The crunch of fresh snow under your feet while running might make you smile – but slipping and landing on your bum won’t. Snowfall certainly doesn’t mean you need to bag your run. But, how you approach running in snow, and your mindset matter.
In other words, running in snow is doable, but there’s some watch-outs, precautions and strategies to keep in mind. Doing so will not only provide a good, muscle engaging workout, but keep you safer, too!
Running in Snow – How to Stay Enjoy It, Stay Safe
Tip #1: Keep a close watch, and know where you are stepping. Of course, choose fresh snow over packed snow, or ice. Be mindful, however, that fresh powder can easily cover up slick pavement spots. Fresh snow gives better traction, and lessens your chance of slipping.
One watch out, when rain changes to snow, the base layer can be slippery, so be mindful if you’re in those conditions.
Tip #2: Consider shoes specifically made for ice/snow conditions – especially if you have many days where you face running in the snow and ice. In general, these running shoes provide better traction, keep your feet warm/dryer, and are more water-proof.
Here’s two different lists on top rated shoes for snow and ice; the first is specific to women, and the second is a more comprehensive/inclusive list. Alternatively, trail running shoes will provide more traction as well.
Also note that some shoes have gaiter attachments to keep snow from getting down in your shoes. (Or, they can be bought separately.)
Tip #3: Improve your shoes’ traction. Lessen your odds of slipping with Yak Trax, or by putting screws in the bottom of your shoes. I realize the latter may sound crazy, but it’s a cheaper and effective option.
Of course, if the “easier” route is your choice, than Yak Trax is a great way to go. Yak Trax are available at local running stores, and Amazon. They attach easily, and receive high marks. A pair on Amazon costs roughly $22, which is a less expensive option than purchasing a “winterized” running shoe.
(Note, you should remove the Yak Trax if you’re not running in snow – ie: on the pavement or concrete.)
A Change of Scenery, a Change of Pace (and Stride)
Tip #4: Find a trail to run. Trails tend to have less traffic, and are more likely to have more snow than ice. If the trail snow does become more packed, the spike option above (Yak Trak) or trail shoes will come in handy. Trail running also is a subtle reminder to enjoy your surroundings, and slow down – which is often a requirement for running in snow.
Tip #5: Shorten your stride, and slow your pace. This is NOT the time to go for speed, intervals, and hard workouts. But, keep in mind the softer snow is similar to running on a sandy beach. You’ll run slower, but work harder, and engage muscles that normally get less attention with a pavement or track run. Here’s other benefits to running in cold weather.
Plus, keep your feet close to the ground, and eliminate vertical bounce. You’ll be more efficient and reduce your odds of slipping and sliding.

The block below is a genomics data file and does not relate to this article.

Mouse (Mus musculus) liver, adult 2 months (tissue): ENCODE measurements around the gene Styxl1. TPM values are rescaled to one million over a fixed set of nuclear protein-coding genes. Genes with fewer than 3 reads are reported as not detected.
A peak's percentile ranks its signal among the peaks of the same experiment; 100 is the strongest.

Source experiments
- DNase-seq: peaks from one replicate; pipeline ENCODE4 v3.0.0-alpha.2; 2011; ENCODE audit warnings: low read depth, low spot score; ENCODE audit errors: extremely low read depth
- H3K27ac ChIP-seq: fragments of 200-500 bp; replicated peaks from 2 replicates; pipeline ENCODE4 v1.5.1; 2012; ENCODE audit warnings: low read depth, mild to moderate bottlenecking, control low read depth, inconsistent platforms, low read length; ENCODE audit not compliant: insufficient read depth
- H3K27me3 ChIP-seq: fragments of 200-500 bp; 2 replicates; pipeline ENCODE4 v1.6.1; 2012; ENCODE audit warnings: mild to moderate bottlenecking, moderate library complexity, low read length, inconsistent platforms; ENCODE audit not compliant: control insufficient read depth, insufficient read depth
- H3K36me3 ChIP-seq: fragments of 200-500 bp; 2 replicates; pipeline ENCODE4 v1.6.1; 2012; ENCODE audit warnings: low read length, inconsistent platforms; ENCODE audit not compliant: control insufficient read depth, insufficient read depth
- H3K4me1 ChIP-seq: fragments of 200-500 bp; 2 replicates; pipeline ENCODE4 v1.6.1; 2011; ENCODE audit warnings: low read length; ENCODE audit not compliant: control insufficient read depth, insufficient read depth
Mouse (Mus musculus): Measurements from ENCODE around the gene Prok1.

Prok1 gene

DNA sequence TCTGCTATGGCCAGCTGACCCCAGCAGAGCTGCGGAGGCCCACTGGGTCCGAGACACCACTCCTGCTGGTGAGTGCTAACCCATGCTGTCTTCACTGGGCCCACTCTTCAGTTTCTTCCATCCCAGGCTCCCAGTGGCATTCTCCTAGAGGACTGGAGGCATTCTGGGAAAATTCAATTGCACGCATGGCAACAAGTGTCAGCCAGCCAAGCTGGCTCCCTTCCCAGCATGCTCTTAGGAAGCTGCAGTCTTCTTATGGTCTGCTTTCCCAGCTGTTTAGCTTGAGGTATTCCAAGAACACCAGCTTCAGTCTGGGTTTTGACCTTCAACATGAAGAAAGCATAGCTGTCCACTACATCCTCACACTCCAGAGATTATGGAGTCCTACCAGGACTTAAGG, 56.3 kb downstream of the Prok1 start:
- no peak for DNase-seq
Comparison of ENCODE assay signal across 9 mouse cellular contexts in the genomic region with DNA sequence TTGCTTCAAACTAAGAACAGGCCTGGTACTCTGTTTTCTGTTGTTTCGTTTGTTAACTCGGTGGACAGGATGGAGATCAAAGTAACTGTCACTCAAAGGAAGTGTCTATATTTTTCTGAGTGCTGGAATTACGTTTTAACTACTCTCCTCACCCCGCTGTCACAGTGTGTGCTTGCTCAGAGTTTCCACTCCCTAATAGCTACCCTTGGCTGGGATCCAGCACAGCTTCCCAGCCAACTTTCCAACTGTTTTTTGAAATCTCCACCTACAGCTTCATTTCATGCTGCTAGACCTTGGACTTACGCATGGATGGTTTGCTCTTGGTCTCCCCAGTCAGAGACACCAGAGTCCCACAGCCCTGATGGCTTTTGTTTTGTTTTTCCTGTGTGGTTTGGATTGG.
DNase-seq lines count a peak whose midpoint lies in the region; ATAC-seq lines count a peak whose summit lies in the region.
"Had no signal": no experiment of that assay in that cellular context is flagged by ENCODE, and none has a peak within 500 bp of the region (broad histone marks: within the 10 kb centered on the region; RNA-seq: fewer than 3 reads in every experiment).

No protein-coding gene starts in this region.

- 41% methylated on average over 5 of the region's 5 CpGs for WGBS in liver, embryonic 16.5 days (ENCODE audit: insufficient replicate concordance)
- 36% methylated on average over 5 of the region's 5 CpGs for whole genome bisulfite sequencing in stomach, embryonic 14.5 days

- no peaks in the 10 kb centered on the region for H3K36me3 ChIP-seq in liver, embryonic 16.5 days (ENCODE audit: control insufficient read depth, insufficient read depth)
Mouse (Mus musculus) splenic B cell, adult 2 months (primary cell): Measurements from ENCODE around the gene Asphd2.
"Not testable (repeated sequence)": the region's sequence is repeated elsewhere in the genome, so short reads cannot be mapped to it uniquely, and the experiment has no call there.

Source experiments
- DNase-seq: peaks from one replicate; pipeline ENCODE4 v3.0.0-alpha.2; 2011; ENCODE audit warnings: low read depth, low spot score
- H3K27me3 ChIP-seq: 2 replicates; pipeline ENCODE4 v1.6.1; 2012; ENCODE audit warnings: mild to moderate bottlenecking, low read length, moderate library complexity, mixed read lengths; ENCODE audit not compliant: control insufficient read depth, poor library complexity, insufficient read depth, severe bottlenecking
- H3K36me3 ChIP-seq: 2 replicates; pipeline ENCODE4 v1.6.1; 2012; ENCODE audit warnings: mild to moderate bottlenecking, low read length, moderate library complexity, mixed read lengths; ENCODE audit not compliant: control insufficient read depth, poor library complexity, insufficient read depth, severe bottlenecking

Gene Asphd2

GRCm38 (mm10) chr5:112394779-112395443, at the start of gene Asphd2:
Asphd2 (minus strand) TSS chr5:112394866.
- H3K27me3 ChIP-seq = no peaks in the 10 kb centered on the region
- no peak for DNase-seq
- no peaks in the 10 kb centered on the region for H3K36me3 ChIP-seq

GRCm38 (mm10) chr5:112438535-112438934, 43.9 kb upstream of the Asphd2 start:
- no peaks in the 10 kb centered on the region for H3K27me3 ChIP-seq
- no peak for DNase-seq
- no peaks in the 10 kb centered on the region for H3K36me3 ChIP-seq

Tip #6: Alternate your snowy runs with treadmill runs. When running in snow, you are challenging your balance and stability to a much greater extent. Your inner/outer legs especially will feel the work, and you will be sore. If you have access to a treadmill, potentially alternate a “snow run” with a treadmill run until you’ve built up more tolerance and stability in the snow.
Running in Snow Being Flexible is Key…
Tip #7: When in doubt – walk it out. How fast you can finish a run means nothing if you end up on your bum, and possibly injure yourself. Just slow down, walk it out – and recognize that running in snow has its own challenges and benefits.
Tip #8: Run at lunch, or mid-day if possible. The brighter, hopefully sunny conditions allow you to spot ice more easily. Plus, it warms up ice so that it’s more slush-like.
Tip #9: Eye and skin protection. While the majority of your body is likely covered while running in snow and ice, it’s highly possible your eyes and face are exposed. Snow can reflect as much as 90% of the sun’s rays, so apply sunscreen to your areas of exposure. Try to avoid polarized sunglasses, if possible as they make seeing detail in snow/ice more difficult.
Ice, It’s Not so Nice
Tip #10: Running on ice. Quite simply, don’t. OK, that’s probably a bit too simplistic – and not very helpful. Yet, do your very best to avoid ice! In addition, remember these pointers:
- Always opt for a clearer, drier path.
- Walk the icy patches. Walking provides better stability.
- If it’s a familiar route, know which side of the road melts and freezes quicker. Of course, shady areas tend to freeze slower, stay icy longer
Tip #11: Consider changing up the day you run, or run on a treadmill. It’s always best to keep the long term in mind with training. If you have an important race you’re preparing for, switching up your key workout for a different day (or a treadmill run) is a better option. No one workout is worth a month long injury from a possible fall or slip.
Tip #12: Where to find clear and paved running paths? Not all streets and roads are equal. Some areas tend to get serviced quicker, sooner – and stay clear more often. Here’s a couple ideas:
- Schools – since teachers and students need to get to school safely, administrators often put a priority on clearing the roads in and around schools (elementary, middle, and high school).
- Colleges/universities – typically have their own maintenance department, and don’t wait on local government to clear their roads. Plus, it’s often a more pedestrian area, with more sidewalks, less traffic.
What tips or strategies do you have for running in snow and ice?!